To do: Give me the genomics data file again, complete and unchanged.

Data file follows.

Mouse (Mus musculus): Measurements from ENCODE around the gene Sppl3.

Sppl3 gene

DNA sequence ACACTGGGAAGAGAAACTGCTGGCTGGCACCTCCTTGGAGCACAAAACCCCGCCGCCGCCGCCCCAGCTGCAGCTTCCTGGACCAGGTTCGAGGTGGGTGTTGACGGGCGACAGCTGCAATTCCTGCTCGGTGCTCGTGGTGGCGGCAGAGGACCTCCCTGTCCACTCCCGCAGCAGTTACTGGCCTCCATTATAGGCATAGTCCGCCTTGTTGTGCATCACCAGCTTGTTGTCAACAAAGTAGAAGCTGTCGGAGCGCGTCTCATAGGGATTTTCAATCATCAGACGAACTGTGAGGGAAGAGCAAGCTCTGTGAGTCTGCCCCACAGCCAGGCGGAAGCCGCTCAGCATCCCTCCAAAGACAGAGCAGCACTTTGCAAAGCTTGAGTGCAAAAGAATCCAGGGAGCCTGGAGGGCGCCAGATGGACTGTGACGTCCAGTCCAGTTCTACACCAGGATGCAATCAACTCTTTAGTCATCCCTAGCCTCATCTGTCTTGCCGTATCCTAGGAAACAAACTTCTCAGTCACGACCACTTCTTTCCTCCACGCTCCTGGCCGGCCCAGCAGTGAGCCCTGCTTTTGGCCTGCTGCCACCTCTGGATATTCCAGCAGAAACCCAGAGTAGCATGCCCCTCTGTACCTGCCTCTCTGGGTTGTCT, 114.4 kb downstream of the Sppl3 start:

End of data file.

Mouse (Mus musculus): Measurements from ENCODE around the gene Sppl3.

Sppl3 gene

DNA sequence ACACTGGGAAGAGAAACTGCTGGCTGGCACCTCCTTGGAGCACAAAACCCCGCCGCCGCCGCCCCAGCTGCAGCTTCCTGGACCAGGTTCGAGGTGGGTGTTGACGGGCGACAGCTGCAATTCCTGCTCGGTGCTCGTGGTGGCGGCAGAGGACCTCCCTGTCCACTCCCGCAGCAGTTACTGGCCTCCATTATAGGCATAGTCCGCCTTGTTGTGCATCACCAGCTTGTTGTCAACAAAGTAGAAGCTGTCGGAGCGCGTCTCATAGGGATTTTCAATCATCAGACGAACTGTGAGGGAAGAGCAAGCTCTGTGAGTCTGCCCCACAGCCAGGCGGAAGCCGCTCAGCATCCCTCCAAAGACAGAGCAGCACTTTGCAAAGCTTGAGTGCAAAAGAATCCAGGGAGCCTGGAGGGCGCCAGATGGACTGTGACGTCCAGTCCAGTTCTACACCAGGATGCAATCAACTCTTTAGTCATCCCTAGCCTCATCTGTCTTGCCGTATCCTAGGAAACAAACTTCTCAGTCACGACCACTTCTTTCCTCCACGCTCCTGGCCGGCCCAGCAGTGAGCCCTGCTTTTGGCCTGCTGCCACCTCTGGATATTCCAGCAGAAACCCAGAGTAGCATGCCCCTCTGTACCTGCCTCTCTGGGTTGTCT, 114.4 kb downstream of the Sppl3 start: